Race and Incarceration
In the past couple of articles we have discussed the alarming increase in the rate of incarceration. We have pointed to the fact that an increase in the rate of incarceration signifies that criminal law is not working very well. Ironically, the criminal justice system seems to take pride in the number of cases processed, and the number of convictions. But law works well when people obey the law. Now we turn to an alarming demographic fact about incarceration in these United States.
The rate of incarceration of members of the black race is greatly disproportionate to the percentage of members of the black race in the total population. This fact is often cited by civil rights advocates to show that the legal system is discriminatory, prejudiced, unjust and unfair to black people.
Occasionally that contention is countered with the suggestion that it simply shows that blacks commit more crimes than whites. It is not the purpose of this article to pit those two contentions against each other. There is a simple explanation as to why both statements may be true. (This is not to suggest that profiling doesn’t exist or that race cannot produce prejudicial reactions in law enforcement.) The simple explanation is that 400 years of slavery and segregation for African Americans did not instill into the sub-culture a natural tendency to turn to the law, derived from European models, for the solution to its problems. Slavery and segregation brought about the evolution of a cultural system for African Americans, particularly in the South, that differs from the historically dominant culture. Often people in the black culture best protect their interest and their population by distancing themselves as far from legal system as possible. The advantages of distance created a black solidarity came to be firmly established in the culture. It was the best way to survive. The cultural system has its way of dealing with conflict that is not factors centered in the Euro-American legal system. A cultural system 400 years in the making did not disappear overnight. It is embedded in family, church, and community relations. Self-help and tolerance are important factors in the system.
Other factors contributing to the rate of incarceration that we have discussed in previous columns also affect members of the black race just as much as they affect anyone else. Lack of education and skills improves the possibility of incarceration. Those factors contribute to the rate of black individuals just as they contribute for others. In fact, these factors that make individual candidates for incarceration probably have a disproportionate impact on the black population. Given the fact that the criminal justice system is not working extremely well to begin with, in bringing about desired behavior, there is not a great deal of inducement to the black community to alter its cultural defenses against the criminal justice system. “Self-help” remedies lead to incarceration.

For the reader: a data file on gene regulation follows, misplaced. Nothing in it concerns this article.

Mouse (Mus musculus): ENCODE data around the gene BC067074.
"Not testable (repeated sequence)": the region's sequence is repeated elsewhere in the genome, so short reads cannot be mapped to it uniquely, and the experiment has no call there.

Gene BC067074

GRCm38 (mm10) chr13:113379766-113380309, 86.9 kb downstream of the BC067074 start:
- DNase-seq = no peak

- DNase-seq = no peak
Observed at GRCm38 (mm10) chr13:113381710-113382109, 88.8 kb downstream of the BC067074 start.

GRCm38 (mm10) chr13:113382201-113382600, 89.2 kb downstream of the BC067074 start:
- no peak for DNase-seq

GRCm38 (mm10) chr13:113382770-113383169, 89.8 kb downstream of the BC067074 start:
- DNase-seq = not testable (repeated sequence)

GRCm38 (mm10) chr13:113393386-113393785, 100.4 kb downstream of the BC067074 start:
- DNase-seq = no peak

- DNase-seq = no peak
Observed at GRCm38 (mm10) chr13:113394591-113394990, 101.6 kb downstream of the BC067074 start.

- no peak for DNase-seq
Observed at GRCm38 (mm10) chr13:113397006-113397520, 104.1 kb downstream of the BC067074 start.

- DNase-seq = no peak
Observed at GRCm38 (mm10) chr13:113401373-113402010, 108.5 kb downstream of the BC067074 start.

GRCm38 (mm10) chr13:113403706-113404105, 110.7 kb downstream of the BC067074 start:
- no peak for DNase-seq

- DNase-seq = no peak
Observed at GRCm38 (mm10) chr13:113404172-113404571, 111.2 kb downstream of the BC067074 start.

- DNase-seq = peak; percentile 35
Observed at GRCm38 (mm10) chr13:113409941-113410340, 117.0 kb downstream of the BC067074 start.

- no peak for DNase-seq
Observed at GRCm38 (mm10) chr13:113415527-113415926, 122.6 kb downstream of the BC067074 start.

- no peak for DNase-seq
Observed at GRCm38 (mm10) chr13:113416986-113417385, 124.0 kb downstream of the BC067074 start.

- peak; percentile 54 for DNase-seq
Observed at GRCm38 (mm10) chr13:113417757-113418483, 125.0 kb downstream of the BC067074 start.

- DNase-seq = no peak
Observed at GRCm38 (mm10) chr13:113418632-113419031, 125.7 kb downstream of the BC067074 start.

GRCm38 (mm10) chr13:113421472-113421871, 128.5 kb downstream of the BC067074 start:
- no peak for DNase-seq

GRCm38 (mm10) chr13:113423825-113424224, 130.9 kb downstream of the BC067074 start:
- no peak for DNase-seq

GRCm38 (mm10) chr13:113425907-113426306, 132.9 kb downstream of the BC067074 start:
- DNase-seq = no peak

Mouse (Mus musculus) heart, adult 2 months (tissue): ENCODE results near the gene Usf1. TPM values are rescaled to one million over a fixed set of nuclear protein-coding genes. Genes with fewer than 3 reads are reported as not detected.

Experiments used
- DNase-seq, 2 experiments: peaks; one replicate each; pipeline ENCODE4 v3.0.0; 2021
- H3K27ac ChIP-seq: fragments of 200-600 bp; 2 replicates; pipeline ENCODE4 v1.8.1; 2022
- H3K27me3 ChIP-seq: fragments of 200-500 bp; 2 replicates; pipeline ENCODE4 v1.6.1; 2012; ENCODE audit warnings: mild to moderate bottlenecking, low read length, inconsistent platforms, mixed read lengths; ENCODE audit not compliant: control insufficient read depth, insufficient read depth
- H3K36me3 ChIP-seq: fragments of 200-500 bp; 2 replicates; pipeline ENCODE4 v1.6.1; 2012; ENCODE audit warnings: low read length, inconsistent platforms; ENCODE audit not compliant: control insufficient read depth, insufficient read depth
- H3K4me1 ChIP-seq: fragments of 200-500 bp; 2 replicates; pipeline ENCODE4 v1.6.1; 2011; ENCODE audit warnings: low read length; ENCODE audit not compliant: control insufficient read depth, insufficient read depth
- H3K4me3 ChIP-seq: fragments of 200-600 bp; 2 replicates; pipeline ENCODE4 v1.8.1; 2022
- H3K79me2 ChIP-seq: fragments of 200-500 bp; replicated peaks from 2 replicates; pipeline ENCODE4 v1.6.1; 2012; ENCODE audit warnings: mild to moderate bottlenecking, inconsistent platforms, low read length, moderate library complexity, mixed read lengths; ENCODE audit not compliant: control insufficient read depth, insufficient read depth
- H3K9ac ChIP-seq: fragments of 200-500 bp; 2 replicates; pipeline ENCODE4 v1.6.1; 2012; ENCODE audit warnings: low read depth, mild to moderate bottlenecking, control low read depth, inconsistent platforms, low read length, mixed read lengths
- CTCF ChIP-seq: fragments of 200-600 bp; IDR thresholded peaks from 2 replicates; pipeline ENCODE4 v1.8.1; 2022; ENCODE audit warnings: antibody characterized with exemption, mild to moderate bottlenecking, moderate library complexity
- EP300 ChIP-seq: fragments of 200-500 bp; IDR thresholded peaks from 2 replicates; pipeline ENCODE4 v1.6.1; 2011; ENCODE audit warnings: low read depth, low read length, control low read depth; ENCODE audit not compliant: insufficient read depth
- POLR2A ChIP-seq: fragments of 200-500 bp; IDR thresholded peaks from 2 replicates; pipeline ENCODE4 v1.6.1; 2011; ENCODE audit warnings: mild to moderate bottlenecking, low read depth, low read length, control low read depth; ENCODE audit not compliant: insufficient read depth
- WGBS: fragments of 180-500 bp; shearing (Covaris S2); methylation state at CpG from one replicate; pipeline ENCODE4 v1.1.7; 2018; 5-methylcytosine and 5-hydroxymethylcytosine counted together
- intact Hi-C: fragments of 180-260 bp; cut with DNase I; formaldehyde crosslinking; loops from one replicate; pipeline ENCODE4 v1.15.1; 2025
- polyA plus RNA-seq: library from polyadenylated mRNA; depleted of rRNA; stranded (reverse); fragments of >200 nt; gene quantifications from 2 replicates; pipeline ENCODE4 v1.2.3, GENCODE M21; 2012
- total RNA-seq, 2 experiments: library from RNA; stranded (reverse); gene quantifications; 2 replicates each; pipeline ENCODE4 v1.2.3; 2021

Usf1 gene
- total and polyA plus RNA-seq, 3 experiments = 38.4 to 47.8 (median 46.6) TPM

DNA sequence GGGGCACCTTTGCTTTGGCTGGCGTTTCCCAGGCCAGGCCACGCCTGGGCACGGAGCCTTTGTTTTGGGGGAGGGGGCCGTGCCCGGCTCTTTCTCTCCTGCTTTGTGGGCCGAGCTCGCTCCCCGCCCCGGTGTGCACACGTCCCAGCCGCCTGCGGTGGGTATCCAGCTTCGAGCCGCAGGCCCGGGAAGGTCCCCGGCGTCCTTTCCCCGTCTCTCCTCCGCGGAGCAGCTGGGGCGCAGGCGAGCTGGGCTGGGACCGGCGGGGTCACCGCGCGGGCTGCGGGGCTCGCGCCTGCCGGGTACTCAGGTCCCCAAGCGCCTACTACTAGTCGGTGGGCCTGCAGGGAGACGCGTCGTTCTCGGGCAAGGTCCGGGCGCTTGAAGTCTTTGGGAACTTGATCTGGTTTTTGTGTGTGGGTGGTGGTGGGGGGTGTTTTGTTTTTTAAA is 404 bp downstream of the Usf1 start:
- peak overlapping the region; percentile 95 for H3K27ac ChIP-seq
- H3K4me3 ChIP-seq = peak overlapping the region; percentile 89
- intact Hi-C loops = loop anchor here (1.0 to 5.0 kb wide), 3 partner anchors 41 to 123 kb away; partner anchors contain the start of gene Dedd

Our legal system has attempted to deal with the cultural problems by applying individual remedies. Cultural differences are social differences. A cultural system is a social system. Individual remedies will never resolve problems arising from differences that arise from differences in social systems. A broader systemic solution is needed.
In our previous columns we suggested that early intervention. Making certain that every young person, regardless of race, has the opportunity to develop social instincts and moral insight that is necessary in order to have the opportunity to do well in the modern world is essential. That is the beginning point for solving the problem. Family values also need to be emphasized. Families are the beginning point for moral formation. Schools need to continue to do everything that they can to foster moral development, but the task is difficult for the very reasons mentioned above. Churches need to become much more aggressively involved. Community building organizations need to arise to erase the cultural disadvantages arising from cultural differences, while at the same time promoting all of the advantages of a pluralistic society. Communities need to intercept problems long before they result in criminal activity. We need to develop a community spirit that includes everyone. The Criminal Justice System needs to become effective as a system that produces non-criminal behavior. Incarceration in a central system should be used, as I have suggested, only as a last resort. In a subsequent column we will provide a brief description of a concept that I called “Probation Sponsorship” and attempted to implement at a Circuit Court Judge in Alabama’s Fifth Judicial Circuit.